Consumer wearables were big last year, and will be big this year. For some time now we’ve been working with our clients on prototypes and pilots around wearables in the enterprise, and this year we expect there to be more buzz at Mobile World Congress (MWC) on how these tools can really be utilised. We’ll see Connected Workers with access to more data than ever before so they can make quicker, smarter and more proactive decisions and actions, improving productivity and reducing costs for their businesses. Head mounted displays, smart watches and other new devices that we’re likely to see making waves at MWC, will enable the presentation of data from previously ‘dumb’ devices, now enabled with sensors and connectivity.
However, the Connected Worker is not just about wearables, smartphones or connected products; rather, it’s the complete relationship that a worker has with the information they need to do their job as well as possible. This might be instant access to a ‘how to’ video for the field force via a headset, or transmitting data and content back to HQ to get a ‘crowd-sourced’ opinion on how to solve a problem. While this relationship might be enabled by smartphones or other connected devices, it also necessitates mobile device and sensor management, mobile application management. As well as a consideration for network capacity and other elements of an enterprise’s IT infrastructure that will be affected by the move towards increasingly connected workers.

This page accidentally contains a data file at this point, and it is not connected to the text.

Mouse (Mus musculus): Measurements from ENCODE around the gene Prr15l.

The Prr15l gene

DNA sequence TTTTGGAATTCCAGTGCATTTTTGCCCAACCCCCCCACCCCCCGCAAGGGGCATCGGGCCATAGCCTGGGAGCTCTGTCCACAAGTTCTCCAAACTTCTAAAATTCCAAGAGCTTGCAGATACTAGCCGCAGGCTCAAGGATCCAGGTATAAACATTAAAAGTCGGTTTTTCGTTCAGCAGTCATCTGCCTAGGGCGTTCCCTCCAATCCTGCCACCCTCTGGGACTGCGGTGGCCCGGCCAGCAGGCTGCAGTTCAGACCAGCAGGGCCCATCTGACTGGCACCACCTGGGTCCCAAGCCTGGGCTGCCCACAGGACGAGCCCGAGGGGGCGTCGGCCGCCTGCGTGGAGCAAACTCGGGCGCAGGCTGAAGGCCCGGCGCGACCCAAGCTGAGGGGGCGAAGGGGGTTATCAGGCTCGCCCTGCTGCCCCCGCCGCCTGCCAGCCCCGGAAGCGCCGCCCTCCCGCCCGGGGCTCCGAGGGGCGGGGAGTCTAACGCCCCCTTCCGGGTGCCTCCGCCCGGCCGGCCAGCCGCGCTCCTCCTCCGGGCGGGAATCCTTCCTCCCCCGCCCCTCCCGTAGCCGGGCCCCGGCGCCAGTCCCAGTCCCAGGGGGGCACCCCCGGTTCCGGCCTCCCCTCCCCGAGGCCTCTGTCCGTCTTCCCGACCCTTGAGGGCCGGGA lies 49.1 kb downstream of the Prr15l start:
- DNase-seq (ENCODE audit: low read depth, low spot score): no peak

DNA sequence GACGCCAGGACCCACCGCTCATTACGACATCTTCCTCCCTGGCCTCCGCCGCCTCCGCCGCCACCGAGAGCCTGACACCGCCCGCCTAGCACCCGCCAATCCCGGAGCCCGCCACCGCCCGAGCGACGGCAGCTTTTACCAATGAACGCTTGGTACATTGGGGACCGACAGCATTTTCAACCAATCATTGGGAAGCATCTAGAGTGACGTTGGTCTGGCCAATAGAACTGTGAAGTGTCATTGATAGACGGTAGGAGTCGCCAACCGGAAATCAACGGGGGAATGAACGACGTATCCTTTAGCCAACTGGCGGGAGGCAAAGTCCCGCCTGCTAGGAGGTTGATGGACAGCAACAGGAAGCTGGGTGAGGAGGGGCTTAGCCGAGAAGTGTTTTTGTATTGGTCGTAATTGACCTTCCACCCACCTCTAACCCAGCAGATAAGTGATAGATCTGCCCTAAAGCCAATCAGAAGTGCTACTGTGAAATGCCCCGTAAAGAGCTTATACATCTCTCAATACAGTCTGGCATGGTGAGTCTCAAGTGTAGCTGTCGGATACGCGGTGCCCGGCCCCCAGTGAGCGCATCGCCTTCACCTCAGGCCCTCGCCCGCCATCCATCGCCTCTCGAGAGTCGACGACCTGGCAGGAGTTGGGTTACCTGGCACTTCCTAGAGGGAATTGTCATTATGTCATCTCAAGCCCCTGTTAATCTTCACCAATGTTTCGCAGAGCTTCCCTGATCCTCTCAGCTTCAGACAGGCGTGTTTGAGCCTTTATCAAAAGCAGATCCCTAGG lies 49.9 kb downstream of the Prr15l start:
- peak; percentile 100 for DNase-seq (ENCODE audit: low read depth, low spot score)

In addition this year, we expect to see connected products extend to connected office spaces, factories, plants and transportation such as ships and freight carriers. While at CES we heard many conversations about the connected home, MWC will add to these with a more enterprise-focused view of how the Internet of Things – and the Industrial Internet of Things – will also change our working lives and spaces.
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